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Uganda's crater lakes attract tourists


02-04-2017 08:57 BJT

The journey to the hills of Western Uganda starts here. And a drive through the Queen Elizabeth National Park comes with large obstacles.

Our interest though is not the giant mammals… but rather the craters. Uganda has more than 70 of them.

"Some of these crater lakes were formed thousands of years due to volcanic activity. They used to be mainly visited by researchers but now tourists have discovered them as major attractions," said Hillary Ayesiga, Kasese, Uganda.

This group hails from Italy and Spain.

"This area is obviously attractive, my group is astonished, and the beauty of the landscape, and all the time I come here I see the faces smiling at this place," said David Palumbo, European tourist.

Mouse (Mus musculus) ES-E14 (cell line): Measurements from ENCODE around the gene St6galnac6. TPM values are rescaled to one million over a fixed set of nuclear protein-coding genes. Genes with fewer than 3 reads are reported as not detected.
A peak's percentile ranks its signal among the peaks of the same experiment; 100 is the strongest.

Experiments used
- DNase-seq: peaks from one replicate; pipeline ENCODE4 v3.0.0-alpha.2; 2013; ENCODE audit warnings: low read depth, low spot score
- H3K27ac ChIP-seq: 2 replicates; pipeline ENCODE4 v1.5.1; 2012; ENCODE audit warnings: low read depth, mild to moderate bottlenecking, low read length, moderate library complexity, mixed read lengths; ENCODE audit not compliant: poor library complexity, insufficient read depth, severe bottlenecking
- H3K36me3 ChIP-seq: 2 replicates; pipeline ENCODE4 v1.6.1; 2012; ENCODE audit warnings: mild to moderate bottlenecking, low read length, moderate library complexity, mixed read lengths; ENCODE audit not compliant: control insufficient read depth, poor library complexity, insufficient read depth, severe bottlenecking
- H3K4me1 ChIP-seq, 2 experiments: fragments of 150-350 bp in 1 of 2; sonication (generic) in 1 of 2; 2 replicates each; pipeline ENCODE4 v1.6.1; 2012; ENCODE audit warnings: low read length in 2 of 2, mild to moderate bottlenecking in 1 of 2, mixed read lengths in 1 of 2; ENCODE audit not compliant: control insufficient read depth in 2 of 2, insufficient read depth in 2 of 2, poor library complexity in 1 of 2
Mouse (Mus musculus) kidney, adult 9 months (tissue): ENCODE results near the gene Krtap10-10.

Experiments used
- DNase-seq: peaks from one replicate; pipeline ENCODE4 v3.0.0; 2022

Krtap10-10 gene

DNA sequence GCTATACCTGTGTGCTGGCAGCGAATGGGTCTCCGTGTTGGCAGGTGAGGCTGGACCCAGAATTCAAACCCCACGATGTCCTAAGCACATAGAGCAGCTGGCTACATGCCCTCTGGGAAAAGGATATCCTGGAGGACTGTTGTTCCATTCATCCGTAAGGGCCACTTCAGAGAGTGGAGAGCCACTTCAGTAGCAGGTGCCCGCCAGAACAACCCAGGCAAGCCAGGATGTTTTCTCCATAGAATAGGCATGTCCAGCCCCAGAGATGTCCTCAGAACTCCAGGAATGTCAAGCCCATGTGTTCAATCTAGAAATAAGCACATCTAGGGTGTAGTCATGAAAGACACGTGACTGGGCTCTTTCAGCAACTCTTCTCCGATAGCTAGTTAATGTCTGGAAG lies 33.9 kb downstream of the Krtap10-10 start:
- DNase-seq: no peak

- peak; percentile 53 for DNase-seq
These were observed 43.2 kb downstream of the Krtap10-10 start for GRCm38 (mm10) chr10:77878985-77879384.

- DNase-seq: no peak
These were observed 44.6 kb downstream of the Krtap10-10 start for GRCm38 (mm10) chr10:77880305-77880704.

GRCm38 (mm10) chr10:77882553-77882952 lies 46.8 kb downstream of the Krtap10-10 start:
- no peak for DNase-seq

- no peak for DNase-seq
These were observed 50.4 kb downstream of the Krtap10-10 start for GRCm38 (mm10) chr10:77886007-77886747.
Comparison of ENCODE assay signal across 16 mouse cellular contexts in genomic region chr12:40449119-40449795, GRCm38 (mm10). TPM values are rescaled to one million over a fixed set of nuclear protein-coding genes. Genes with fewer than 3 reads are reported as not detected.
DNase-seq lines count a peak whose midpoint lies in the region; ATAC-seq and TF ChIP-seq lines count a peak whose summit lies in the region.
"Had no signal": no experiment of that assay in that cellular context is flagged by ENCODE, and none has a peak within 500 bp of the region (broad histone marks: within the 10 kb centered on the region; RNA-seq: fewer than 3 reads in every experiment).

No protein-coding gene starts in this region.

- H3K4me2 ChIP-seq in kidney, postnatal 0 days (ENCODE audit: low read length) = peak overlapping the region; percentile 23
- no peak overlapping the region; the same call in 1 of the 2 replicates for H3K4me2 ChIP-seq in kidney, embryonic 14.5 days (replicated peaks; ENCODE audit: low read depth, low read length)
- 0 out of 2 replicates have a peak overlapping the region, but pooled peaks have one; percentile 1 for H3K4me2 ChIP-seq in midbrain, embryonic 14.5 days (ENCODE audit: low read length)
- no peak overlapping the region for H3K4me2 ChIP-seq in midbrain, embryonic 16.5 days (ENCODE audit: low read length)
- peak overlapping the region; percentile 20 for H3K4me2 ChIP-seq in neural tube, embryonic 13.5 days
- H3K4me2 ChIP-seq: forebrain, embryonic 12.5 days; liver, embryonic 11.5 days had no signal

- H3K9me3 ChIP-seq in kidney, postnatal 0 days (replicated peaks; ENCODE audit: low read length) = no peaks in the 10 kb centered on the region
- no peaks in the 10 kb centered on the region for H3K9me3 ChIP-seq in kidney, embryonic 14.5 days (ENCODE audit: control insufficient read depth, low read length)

Some of the rocks and vegetation are unique to this savannah region. Scientists say they're evidence of earth formation from geological activity millions of years ago.

"Although they are extinct volcanoes, they still have a very large ecological value to the ecosystem like they are inhabited by several primate species," said Petra Biira, guide of Uganda Wildlife Authority.

While some craters have become lakes, others are full of trees. The basin-like structures and depressions offer beautiful views.

It's this rare landscape that Uganda is hoping to promote to visitors, an alternative to the wildlife attractions that have sustained the country's tourism sector for so many years.

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